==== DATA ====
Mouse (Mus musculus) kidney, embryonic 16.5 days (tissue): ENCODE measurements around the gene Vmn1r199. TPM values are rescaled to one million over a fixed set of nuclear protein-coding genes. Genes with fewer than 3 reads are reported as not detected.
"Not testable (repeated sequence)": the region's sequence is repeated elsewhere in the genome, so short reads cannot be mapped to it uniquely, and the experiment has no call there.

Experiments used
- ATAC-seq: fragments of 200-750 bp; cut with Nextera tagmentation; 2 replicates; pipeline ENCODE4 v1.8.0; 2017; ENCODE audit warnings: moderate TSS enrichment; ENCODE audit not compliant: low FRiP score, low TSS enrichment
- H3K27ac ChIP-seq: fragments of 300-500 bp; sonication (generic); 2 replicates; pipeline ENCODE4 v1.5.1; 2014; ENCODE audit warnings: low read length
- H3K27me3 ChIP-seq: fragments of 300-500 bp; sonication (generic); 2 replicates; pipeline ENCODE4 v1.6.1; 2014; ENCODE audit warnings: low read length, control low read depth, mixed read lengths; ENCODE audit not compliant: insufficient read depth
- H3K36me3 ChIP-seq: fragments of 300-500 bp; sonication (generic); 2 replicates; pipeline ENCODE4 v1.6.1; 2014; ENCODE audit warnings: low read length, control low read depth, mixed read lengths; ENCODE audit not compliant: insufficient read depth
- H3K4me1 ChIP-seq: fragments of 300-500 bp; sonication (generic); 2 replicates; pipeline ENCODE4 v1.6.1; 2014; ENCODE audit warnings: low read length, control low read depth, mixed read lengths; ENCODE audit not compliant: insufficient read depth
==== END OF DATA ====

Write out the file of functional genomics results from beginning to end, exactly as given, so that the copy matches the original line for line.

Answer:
Mouse (Mus musculus) kidney, embryonic 16.5 days (tissue): ENCODE measurements around the gene Vmn1r199. TPM values are rescaled to one million over a fixed set of nuclear protein-coding genes. Genes with fewer than 3 reads are reported as not detected.
"Not testable (repeated sequence)": the region's sequence is repeated elsewhere in the genome, so short reads cannot be mapped to it uniquely, and the experiment has no call there.

Experiments used
- ATAC-seq: fragments of 200-750 bp; cut with Nextera tagmentation; 2 replicates; pipeline ENCODE4 v1.8.0; 2017; ENCODE audit warnings: moderate TSS enrichment; ENCODE audit not compliant: low FRiP score, low TSS enrichment
- H3K27ac ChIP-seq: fragments of 300-500 bp; sonication (generic); 2 replicates; pipeline ENCODE4 v1.5.1; 2014; ENCODE audit warnings: low read length
- H3K27me3 ChIP-seq: fragments of 300-500 bp; sonication (generic); 2 replicates; pipeline ENCODE4 v1.6.1; 2014; ENCODE audit warnings: low read length, control low read depth, mixed read lengths; ENCODE audit not compliant: insufficient read depth
- H3K36me3 ChIP-seq: fragments of 300-500 bp; sonication (generic); 2 replicates; pipeline ENCODE4 v1.6.1; 2014; ENCODE audit warnings: low read length, control low read depth, mixed read lengths; ENCODE audit not compliant: insufficient read depth
- H3K4me1 ChIP-seq: fragments of 300-500 bp; sonication (generic); 2 replicates; pipeline ENCODE4 v1.6.1; 2014; ENCODE audit warnings: low read length, control low read depth, mixed read lengths; ENCODE audit not compliant: insufficient read depth